1. Be ready
Write down any areas you specifically want to talk about beforehand, and bring this list to the conversation.
2. Encourage active participation
Parent-teacher communication provides an opportunity for partnership. Sometimes parents may assume more of a listening role when communicating with their child’s teacher. Providing an outline of what the parent-teacher conversation involves and explicitly outlining it as an opportunity for collaboration may help. Encourage active participation and problem solving through asking parents to share their perspective, concerns and experiences. Remember, a parent knows their child best!
3. Start with the positive
Discuss the student's strengths first. Share with the parent any strengths you feel are relevant, and ask the parent what strengths they have identified. Access AllPlay Learn’s strengths and abilities communication checklist
for a list of some possible strengths. You may complete this together with families.
4. Discuss areas where support may be needed
This is an opportunity for you and the parent to share areas where the student could benefit from support and set goals accordingly. The parent may have identified opportunities for support that you were not aware of, and vice versa. It may be important to work together to explore what the priorities may be, and to share strategies that may be effective. Strategies that draw on the student’s strengths may be most effective - access AllPlay Learn’s inclusive questions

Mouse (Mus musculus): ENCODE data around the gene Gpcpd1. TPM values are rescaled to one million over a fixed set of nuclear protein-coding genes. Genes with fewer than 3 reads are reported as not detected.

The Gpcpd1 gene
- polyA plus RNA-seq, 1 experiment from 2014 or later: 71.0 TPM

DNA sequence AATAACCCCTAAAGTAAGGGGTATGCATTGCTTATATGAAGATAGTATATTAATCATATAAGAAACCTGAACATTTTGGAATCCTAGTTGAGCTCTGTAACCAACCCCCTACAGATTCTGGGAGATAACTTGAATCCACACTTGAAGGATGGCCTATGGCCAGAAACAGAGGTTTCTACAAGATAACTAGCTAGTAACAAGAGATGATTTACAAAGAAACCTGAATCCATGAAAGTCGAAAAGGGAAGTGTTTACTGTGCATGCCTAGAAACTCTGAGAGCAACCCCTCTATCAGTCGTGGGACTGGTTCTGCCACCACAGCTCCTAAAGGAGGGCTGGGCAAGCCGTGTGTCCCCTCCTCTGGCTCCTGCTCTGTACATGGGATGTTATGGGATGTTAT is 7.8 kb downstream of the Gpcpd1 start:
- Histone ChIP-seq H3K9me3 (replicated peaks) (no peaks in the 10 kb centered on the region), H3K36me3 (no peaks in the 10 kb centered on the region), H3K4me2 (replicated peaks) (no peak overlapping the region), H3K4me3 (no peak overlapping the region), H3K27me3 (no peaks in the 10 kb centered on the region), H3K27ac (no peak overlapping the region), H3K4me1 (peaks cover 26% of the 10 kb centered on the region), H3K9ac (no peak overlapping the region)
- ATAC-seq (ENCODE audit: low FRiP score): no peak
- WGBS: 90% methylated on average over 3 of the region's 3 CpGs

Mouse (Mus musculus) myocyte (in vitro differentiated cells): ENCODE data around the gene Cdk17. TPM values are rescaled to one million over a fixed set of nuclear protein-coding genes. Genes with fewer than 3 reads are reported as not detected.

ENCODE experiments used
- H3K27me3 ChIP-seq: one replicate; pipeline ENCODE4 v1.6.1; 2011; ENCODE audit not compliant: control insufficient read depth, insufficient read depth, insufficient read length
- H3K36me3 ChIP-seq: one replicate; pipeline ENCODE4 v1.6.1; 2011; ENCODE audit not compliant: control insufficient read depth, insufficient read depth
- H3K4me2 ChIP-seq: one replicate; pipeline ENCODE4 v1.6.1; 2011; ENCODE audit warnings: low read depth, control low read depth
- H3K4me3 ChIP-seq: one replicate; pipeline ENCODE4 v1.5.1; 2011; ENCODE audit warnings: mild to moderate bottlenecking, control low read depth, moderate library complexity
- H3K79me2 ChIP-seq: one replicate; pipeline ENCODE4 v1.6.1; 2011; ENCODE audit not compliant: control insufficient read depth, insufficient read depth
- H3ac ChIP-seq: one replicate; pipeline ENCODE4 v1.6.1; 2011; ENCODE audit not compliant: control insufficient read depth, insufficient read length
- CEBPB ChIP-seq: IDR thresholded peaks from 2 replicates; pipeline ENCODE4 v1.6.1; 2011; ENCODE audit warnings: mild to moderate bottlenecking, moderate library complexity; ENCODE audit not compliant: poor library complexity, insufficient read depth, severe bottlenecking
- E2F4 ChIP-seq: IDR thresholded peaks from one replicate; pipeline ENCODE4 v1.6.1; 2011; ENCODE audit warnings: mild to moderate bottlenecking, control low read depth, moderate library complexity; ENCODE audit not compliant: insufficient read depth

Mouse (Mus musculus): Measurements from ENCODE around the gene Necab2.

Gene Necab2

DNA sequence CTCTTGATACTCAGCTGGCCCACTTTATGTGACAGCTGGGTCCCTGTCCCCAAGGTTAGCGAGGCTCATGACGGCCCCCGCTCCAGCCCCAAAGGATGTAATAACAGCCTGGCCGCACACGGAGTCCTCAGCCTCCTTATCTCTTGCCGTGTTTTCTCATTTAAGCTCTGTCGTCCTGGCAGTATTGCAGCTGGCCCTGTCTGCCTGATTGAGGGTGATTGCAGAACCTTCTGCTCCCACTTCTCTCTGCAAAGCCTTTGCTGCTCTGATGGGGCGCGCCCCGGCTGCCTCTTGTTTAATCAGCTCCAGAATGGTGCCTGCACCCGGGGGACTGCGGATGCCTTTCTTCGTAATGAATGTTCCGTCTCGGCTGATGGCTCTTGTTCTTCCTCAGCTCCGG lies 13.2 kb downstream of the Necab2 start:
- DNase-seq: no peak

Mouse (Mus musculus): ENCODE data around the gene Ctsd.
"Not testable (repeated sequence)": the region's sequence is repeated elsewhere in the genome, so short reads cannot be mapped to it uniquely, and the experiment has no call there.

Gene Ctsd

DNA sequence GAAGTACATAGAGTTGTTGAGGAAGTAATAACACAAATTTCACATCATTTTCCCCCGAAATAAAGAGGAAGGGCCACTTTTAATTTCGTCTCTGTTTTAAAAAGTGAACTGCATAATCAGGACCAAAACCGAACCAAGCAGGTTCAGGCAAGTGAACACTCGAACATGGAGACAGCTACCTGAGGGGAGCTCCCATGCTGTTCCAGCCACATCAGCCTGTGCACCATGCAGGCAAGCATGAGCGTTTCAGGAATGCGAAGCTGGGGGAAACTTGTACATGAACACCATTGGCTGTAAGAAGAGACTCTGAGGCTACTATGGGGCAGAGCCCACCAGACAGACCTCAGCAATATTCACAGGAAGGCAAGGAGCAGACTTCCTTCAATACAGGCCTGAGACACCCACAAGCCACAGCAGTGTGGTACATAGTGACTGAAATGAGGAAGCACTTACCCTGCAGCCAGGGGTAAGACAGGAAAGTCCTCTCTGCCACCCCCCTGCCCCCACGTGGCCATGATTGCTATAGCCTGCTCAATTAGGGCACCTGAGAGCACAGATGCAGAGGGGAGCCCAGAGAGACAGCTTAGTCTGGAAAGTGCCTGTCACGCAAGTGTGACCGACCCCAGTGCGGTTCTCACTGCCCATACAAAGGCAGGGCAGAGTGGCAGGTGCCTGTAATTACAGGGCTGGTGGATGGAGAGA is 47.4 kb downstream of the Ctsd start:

for a guide to drawing on student strengths.
5. Discuss ways in which you can create consistency across home and school
You may wish to discuss ways in which a parent can support their child's education at home, such as setting up a homework routine, or through ongoing communication. Similarly, a parent may have routines or strategies that their child uses at home that you can support them with at school. Partnering with each other can create consistency and stability for a student.